For anyone interested in making a book, I strongly recommend printing every image out and laying it out on a large surface to see it all together. I did this over and over with my best friend, Molly Matalon, my boyfriend, Kevin Cudahy, and eventually with the publisher and curator of the book, Lola Paprocka.
    You’ve mentioned in your questions the two extremes (fear and desire) that I’m often stepping between with this work. Lola and I started referring to it as “heaven and hell” when sequencing the book. We saw it as sine waves between the two. We’d be in heaven for a few moves, then sink down to hell, back up again, etc. I wanted to create some anxiety as you moved through it. 
    The exhibition version is a much more condensed story. You have to be a bit more obvious on the wall. Lola and Łukasz Rusznica, the curator of Miejsce przy Miejscu, really understood the work from the start. Their curatorial proposals for the exhibitions were better than anything I would have put together myself.

    In the exhibition shown in the documentation photo (Miejsce Przy Miejscu 14, Wrocław, 2022) these blue minimalist frames caught my attention, which seems to fit very naturally with the colour palette of your artworks. What was it like working with Lola Paprocka? Would you like to share with us the main common feature that made you two work together?
    Yes! The blue frames were Łukasz Rusznica’s suggestion. Again, it’s not something I would have ever chosen, which made me so grateful to work with two people who put so much care into the work. Lola and I share a lot of values coming from Polish and Czech households. We have the same Eastern Euro hang ups, and we work too hard. You’ll find us eating the same slavic breakfast. She really understood the work from the beginning, so I feel like there was very little that we didn’t 100% agree on. Lola is successful in her own right as a photographer with her partner Pani Paul, so Palm* is mostly a passion project of hers. I’m always in awe of her: her generosity, her organisation, her thoughtfulness. She’s got it all, folks!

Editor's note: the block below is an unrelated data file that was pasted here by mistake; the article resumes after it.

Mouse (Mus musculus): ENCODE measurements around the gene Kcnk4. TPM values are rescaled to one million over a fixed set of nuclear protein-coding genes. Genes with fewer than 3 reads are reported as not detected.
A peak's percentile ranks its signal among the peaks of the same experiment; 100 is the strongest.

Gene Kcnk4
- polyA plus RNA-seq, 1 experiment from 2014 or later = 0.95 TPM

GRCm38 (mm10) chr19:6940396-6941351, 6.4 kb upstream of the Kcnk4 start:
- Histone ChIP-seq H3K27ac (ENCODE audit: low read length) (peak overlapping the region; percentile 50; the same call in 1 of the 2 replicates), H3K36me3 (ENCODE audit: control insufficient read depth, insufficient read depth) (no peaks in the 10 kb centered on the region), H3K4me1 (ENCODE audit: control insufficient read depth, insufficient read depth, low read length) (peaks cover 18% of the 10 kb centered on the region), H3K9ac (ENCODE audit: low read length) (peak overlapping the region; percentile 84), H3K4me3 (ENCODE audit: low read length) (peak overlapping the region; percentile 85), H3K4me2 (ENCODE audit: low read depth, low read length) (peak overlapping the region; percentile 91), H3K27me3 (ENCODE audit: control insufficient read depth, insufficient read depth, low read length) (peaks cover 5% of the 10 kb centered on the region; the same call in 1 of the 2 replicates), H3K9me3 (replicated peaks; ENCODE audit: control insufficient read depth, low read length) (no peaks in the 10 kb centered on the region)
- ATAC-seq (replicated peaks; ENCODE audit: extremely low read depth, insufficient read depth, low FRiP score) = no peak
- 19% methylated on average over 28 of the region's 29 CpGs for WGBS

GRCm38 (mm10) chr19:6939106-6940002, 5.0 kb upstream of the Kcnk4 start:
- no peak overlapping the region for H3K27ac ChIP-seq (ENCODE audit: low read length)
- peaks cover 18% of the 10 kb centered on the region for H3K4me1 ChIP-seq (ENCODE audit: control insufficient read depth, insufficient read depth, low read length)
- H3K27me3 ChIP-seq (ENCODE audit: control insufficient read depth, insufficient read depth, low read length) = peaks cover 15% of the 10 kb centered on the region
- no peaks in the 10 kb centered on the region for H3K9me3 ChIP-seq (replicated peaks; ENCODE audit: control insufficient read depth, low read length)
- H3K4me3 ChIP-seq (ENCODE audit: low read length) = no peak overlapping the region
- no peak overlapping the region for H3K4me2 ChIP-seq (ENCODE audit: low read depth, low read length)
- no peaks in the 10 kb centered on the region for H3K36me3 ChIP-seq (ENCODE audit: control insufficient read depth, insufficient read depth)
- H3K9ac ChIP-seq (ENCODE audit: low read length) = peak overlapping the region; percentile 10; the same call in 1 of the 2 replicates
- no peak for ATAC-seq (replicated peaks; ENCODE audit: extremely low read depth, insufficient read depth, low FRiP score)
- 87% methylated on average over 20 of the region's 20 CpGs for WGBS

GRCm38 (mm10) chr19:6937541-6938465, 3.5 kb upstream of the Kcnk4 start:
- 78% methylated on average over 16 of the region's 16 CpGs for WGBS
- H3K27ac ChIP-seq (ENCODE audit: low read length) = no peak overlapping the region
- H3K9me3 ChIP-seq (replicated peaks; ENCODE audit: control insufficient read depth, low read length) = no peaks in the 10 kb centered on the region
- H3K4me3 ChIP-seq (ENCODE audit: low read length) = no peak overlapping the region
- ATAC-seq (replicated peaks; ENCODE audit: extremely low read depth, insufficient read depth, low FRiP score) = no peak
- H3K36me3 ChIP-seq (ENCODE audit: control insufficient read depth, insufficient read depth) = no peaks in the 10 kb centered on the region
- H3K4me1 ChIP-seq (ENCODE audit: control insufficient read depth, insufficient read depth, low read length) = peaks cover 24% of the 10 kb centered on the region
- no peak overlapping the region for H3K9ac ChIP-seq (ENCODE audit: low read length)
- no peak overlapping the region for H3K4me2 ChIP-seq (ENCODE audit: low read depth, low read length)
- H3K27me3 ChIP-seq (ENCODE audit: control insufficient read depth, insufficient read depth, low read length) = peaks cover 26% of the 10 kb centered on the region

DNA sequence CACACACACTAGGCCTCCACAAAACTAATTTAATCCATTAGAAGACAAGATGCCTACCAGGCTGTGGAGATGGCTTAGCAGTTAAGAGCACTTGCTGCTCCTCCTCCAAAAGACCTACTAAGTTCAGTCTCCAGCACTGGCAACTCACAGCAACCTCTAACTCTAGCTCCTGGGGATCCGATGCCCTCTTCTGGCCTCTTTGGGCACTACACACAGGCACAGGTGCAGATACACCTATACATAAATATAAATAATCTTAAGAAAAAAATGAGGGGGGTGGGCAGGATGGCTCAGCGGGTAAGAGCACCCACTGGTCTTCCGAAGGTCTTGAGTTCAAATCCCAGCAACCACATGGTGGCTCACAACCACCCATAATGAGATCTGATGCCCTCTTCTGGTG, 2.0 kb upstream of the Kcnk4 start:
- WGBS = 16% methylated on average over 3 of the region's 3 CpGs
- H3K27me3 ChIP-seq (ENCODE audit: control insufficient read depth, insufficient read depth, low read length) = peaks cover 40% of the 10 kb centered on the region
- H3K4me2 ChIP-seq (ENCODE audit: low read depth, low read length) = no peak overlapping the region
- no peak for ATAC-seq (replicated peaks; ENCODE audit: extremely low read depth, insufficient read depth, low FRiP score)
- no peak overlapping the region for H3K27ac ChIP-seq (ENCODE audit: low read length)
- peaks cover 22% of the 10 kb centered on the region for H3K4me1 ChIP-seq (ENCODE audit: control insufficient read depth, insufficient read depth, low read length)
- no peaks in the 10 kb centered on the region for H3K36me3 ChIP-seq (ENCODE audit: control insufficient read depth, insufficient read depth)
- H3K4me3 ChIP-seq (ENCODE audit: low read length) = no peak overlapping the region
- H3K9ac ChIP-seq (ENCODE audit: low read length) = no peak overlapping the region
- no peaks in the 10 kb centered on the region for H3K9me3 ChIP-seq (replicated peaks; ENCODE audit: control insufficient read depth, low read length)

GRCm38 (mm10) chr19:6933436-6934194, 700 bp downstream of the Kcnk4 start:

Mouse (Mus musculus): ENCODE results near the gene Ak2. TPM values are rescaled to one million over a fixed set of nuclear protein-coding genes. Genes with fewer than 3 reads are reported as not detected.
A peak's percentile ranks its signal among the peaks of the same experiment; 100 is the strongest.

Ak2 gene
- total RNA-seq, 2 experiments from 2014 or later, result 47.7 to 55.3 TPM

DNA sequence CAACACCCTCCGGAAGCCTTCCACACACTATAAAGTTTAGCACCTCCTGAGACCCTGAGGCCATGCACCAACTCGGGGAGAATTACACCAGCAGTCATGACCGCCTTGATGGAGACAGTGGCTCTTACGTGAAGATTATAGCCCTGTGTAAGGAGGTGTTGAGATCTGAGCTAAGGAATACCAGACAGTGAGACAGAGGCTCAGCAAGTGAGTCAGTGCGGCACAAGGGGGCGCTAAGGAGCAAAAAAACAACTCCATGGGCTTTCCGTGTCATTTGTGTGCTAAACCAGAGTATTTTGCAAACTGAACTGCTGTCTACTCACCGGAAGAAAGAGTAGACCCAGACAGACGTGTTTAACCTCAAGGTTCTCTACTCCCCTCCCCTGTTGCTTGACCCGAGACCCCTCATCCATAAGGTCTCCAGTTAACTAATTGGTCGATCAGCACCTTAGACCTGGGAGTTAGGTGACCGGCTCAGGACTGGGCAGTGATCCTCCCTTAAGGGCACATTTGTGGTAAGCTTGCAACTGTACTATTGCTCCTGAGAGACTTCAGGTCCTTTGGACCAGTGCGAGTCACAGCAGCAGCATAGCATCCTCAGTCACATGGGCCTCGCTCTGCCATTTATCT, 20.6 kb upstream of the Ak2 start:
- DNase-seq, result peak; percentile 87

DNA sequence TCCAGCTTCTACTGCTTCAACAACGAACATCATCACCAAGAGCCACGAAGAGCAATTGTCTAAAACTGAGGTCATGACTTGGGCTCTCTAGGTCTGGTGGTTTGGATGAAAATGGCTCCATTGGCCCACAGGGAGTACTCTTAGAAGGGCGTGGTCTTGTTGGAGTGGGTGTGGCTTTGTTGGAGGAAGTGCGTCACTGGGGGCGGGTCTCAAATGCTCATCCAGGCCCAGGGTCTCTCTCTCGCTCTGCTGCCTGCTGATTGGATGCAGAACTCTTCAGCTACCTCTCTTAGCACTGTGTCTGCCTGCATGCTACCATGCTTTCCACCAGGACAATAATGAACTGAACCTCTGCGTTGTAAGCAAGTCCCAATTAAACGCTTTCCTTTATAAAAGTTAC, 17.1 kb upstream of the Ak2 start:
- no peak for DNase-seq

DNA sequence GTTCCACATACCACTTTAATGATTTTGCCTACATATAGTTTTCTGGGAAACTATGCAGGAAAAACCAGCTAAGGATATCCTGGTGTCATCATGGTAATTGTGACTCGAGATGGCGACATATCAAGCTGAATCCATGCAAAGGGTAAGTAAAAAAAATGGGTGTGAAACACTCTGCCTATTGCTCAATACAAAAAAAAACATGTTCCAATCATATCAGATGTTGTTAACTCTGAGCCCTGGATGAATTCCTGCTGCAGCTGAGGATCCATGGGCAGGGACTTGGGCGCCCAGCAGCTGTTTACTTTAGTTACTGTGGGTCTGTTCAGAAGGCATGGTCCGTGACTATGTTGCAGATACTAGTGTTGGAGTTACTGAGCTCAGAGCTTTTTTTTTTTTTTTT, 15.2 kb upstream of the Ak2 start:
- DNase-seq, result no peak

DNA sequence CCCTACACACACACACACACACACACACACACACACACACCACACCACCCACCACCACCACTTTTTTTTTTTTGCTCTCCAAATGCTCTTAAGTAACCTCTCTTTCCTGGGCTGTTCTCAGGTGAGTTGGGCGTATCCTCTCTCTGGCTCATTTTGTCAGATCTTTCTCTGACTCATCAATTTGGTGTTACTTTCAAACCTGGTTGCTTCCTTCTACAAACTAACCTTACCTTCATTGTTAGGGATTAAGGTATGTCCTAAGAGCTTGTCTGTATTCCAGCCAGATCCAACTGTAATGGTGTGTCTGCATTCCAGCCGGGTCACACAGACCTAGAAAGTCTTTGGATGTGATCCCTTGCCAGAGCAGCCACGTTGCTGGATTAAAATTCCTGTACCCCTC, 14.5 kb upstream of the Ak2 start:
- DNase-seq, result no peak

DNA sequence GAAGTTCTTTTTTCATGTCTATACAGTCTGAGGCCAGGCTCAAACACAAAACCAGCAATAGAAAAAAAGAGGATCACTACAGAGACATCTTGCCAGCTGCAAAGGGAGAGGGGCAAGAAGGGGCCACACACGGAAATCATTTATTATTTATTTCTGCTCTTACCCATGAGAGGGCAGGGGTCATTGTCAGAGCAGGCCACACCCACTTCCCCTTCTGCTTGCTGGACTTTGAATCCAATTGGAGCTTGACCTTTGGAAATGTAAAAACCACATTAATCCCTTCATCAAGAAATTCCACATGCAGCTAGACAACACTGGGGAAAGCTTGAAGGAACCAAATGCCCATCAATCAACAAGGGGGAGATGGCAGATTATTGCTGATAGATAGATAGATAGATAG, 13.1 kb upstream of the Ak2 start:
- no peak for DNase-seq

What are the possible dynamics between photography and text? Several photographers mention that it is one of the most difficult things they have ever tried. In asking this question I have in mind your contribution to the Same Paper version of Still Life, which I really like.
    Photography is a language, and writing is a language. They intersect but ultimately there is a separate fluency to both. The magic of photography is that it can show us things we don’t have the words for yet. When you combine words with photography, the words often describe too much. I find that people don’t trust the two mediums to do their job. They explain away the mystery. I’m excited by letting both things leave you with questions.  Somewhere in the middle you find the answer. 

    Would you like to share with us some of your favourite artists (from photography, music, film, etc.) that you are currently following?
    I’ve been in an Eric Rohmer phase for awhile now. His movies always make me want to take pictures. I love listening to NTS’ UKG or Soukous specials. I try to read Why People Photograph by Robert Adams once a year. I’ve been swimming laps again. I still want to make pictures about men, so I’m trying to figure that out right now. 

    What is the biggest difference in the way you perceive photography today compared to your early days at university or your first shots? What has remained completely the same?
    I’m in a season of my career right now where I’m still finding the balance of making money and making my own work. Money really clouds things for me. In school and for many years after, I didn’t rely on photography to make a living, which gave me a lot of freedom. I wasn’t thinking, am
    I lighting this the way I would a Vogue shoot? Is this New York Times Caroline or Bedfellow Caroline? I haven’t closed the gap for myself yet. What remains the same is the way photography gives me access to worlds I want to be close to. In high school, it was to be closer to punk bands. Today, it’s to be closer to nudist communities or cold water swimmers or whatever my interest is at the moment. 

    How many photos of the ‘Bedfellow’ have been taken at 1PM* ?
    Hahahah I think there are a few! Someone with a good eye could probably figure it out. It’s not that I don’t want to take pictures at 1 PM, it’s that I want it to be my choice. 

    * This question has a reference to:
    Photo No-Nos: Meditations on What Not to Photograph, edited by Jason Fulford
    You can read the Caroline’s contribution here

    More on her website